An article about how SSL is misused (or not used at all).
The point is that SSL itself is secure, and it's people whose mistakes and misunderstandings make SSL-protected resources vulnerable.
Monday, February 20, 2017
An article about how SSL is misused (or not used at all).
When you look at the average IT company, you see the front-end (the product it offers) and that's all. Many people wonder why the amount of personnel is so large, for the seemingly simple product? Well, there are several main reasons, which I list below.
1. Customer service and sales
2. Scalable Backend development
3. Research and optimization
4. Permanent security evaluation
5. Integration with others
1. Customer service and sales. This is the department (in IT companies it's often the same personnel for both tasks) that communicates with customers, prospects, and partners. It can be infinitely large, especially for a mass market product.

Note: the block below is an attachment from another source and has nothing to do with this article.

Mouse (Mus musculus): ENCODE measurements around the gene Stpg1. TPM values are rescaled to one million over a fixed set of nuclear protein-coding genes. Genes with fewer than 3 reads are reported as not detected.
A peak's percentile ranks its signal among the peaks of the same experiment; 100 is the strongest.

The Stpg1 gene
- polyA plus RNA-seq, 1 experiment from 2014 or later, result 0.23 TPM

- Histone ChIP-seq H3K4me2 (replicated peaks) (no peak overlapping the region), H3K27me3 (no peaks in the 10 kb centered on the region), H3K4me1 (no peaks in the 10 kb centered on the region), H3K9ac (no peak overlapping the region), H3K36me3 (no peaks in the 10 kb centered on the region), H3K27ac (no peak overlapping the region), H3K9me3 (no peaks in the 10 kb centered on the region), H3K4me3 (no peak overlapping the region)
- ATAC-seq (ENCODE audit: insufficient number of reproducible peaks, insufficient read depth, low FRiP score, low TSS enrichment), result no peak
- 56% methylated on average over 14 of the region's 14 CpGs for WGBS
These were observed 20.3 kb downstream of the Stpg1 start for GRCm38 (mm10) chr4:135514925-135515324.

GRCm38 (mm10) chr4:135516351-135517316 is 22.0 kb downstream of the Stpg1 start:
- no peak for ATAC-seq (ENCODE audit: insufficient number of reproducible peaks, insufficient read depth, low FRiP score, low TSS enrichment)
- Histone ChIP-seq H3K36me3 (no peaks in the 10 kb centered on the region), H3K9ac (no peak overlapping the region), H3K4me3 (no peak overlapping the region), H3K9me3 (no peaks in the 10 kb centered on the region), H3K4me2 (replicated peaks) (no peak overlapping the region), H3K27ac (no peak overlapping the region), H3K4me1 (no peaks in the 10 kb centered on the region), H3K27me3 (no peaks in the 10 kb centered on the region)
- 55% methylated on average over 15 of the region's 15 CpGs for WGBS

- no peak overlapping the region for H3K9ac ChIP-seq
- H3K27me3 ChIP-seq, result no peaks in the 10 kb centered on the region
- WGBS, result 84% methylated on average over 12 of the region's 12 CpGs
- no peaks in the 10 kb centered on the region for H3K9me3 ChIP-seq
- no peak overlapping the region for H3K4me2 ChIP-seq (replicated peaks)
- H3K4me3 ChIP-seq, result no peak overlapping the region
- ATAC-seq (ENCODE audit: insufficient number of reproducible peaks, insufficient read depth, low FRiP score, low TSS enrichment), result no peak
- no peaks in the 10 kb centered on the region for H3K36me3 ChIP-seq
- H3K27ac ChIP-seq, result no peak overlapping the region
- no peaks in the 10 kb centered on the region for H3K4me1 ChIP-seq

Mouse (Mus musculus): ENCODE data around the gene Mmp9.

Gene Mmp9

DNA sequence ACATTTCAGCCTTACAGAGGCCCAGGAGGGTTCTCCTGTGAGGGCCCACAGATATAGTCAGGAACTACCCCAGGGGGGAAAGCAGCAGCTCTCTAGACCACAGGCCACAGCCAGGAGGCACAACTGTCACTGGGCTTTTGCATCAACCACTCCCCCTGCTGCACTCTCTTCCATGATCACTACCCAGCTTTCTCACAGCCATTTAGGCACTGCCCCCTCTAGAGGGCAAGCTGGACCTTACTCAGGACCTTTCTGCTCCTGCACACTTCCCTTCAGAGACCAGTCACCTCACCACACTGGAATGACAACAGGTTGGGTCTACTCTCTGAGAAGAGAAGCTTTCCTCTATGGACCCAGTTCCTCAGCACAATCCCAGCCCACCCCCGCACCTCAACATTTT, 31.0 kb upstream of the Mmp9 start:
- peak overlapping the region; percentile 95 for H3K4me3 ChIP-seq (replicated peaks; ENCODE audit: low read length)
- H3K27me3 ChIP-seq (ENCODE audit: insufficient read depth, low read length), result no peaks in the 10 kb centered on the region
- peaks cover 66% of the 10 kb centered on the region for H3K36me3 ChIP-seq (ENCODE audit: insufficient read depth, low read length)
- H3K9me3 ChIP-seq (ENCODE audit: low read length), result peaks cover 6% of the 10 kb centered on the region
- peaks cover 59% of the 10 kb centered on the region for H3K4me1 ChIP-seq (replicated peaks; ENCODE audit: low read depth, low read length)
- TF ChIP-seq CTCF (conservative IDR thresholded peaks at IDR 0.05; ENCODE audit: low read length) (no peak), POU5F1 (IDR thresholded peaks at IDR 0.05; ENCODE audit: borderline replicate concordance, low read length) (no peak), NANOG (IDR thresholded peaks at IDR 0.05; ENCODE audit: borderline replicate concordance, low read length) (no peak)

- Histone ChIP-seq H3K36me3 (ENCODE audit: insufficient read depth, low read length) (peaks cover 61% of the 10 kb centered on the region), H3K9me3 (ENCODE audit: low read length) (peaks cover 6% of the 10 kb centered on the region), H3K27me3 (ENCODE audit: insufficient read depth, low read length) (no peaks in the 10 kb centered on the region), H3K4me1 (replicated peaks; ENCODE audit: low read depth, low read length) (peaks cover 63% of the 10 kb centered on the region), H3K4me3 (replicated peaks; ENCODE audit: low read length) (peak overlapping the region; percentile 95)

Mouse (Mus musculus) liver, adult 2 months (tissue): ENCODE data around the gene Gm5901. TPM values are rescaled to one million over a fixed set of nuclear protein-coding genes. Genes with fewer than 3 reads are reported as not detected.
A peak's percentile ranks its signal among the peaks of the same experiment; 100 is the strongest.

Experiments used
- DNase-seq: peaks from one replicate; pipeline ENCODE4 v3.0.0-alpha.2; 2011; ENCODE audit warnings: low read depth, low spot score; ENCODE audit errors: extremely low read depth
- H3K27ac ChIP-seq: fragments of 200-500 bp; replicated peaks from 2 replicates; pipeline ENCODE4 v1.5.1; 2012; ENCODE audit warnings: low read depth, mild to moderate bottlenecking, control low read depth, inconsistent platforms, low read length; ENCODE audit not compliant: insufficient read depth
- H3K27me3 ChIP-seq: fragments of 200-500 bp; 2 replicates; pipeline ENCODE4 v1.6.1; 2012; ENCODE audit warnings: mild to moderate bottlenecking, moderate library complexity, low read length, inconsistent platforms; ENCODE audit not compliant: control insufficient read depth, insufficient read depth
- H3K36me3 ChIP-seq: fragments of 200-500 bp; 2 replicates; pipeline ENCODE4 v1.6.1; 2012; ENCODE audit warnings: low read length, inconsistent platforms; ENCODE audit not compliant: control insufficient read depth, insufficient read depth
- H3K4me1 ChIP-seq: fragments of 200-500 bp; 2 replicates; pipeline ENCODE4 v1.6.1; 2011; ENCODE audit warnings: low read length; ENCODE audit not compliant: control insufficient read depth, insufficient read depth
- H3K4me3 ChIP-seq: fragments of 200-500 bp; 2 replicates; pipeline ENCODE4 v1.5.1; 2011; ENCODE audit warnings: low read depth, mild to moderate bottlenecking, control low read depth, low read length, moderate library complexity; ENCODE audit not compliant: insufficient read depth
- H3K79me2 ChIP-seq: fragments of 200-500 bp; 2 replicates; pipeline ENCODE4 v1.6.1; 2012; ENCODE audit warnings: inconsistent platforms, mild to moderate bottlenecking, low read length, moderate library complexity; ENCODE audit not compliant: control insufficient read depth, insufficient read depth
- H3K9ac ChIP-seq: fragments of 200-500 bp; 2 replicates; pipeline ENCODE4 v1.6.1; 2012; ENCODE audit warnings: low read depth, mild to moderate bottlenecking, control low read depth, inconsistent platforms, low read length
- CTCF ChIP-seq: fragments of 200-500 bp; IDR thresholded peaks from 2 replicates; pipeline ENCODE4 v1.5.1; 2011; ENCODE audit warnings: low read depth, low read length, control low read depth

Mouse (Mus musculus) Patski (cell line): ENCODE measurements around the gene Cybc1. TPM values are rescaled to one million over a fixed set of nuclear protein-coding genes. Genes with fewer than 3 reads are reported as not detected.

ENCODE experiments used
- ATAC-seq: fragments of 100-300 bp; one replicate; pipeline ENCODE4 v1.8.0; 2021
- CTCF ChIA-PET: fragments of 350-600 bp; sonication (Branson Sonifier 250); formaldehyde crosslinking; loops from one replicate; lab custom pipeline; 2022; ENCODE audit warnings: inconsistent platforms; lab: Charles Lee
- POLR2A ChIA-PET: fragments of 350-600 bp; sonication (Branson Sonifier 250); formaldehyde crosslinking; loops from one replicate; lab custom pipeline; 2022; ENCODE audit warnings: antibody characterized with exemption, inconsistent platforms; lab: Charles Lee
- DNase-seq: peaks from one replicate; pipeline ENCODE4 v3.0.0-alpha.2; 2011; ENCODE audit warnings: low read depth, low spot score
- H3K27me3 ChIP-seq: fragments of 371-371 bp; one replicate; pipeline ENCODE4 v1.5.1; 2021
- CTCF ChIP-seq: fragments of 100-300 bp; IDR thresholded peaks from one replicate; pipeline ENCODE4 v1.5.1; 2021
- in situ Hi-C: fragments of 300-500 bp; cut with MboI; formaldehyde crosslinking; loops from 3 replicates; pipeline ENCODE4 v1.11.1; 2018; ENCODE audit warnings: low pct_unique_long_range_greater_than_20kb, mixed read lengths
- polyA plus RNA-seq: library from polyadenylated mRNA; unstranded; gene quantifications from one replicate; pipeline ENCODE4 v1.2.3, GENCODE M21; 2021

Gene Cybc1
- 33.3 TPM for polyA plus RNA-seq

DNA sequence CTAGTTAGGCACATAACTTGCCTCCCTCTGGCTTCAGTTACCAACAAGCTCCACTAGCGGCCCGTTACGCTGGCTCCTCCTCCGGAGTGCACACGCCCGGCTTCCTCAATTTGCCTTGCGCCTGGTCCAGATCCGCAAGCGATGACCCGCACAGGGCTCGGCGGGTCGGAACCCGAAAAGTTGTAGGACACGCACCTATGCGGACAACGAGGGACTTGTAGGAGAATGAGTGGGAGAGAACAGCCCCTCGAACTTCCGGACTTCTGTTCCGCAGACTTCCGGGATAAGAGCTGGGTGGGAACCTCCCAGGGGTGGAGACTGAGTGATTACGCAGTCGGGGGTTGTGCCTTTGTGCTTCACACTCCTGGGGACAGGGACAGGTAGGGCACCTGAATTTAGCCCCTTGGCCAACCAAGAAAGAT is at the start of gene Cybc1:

2. Scalable Backend development. Most (if not all) IT products (software) have a part, called back-end, which contains most of the business logic. For mass market products, this part must not just work properly, but also be scalable, i.e. be able to handle many requests concurrently. To do so, the backend runs on several computer systems simultaneously, and they must play nice with each other. such scheme of operations is called "distributed system". Design and maintenance of distributed systems are one of the most complicated tasks in IT industry, and there's always room for improvement in any distributed system.